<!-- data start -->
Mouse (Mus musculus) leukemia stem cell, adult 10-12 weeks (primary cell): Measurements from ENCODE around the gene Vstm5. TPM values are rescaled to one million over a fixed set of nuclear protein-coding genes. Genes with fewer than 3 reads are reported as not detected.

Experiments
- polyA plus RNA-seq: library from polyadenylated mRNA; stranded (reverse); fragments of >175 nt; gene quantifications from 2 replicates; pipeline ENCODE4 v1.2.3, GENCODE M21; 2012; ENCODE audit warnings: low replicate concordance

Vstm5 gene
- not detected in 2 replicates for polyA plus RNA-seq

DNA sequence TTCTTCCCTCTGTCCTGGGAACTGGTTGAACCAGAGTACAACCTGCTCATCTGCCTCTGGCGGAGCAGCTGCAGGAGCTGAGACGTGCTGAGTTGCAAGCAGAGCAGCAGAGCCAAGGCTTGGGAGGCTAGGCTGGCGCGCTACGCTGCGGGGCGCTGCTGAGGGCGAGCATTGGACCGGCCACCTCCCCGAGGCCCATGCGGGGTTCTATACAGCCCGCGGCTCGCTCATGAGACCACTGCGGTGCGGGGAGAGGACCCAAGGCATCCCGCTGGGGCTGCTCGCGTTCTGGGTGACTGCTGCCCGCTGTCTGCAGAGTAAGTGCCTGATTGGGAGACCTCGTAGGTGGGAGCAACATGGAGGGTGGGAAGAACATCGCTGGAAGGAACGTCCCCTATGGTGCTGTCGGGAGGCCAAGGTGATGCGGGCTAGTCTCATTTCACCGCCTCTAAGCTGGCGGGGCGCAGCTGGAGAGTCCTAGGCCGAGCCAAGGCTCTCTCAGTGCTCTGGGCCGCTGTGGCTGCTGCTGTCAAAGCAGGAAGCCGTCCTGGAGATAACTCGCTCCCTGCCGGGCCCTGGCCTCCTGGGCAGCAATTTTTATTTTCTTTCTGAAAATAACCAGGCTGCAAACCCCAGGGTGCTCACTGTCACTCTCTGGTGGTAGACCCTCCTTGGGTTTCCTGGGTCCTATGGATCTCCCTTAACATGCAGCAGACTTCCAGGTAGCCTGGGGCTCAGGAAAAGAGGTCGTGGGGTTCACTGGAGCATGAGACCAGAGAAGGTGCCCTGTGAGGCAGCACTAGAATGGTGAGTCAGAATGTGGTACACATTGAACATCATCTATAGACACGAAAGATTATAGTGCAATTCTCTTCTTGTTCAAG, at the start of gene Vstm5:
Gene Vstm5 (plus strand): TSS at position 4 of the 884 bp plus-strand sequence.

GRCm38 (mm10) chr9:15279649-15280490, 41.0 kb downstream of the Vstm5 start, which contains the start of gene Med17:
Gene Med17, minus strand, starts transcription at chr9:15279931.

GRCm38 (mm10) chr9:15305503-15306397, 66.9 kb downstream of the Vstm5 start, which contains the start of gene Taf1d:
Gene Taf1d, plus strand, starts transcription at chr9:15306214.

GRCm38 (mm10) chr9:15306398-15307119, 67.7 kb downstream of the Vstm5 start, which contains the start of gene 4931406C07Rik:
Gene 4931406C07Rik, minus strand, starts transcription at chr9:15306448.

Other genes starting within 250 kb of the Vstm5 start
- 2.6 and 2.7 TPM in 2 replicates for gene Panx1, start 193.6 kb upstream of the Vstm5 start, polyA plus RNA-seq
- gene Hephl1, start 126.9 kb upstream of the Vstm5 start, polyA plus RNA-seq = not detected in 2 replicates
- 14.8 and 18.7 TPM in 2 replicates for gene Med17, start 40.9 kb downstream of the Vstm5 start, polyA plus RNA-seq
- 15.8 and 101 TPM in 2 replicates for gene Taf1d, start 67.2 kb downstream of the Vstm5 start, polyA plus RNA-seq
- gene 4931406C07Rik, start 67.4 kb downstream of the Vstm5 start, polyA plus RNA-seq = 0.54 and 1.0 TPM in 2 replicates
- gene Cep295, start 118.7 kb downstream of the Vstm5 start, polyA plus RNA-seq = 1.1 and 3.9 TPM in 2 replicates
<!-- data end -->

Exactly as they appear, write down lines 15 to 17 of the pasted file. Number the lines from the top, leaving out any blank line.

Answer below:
- 2.6 and 2.7 TPM in 2 replicates for gene Panx1, start 193.6 kb upstream of the Vstm5 start, polyA plus RNA-seq
- gene Hephl1, start 126.9 kb upstream of the Vstm5 start, polyA plus RNA-seq = not detected in 2 replicates
- 14.8 and 18.7 TPM in 2 replicates for gene Med17, start 40.9 kb downstream of the Vstm5 start, polyA plus RNA-seq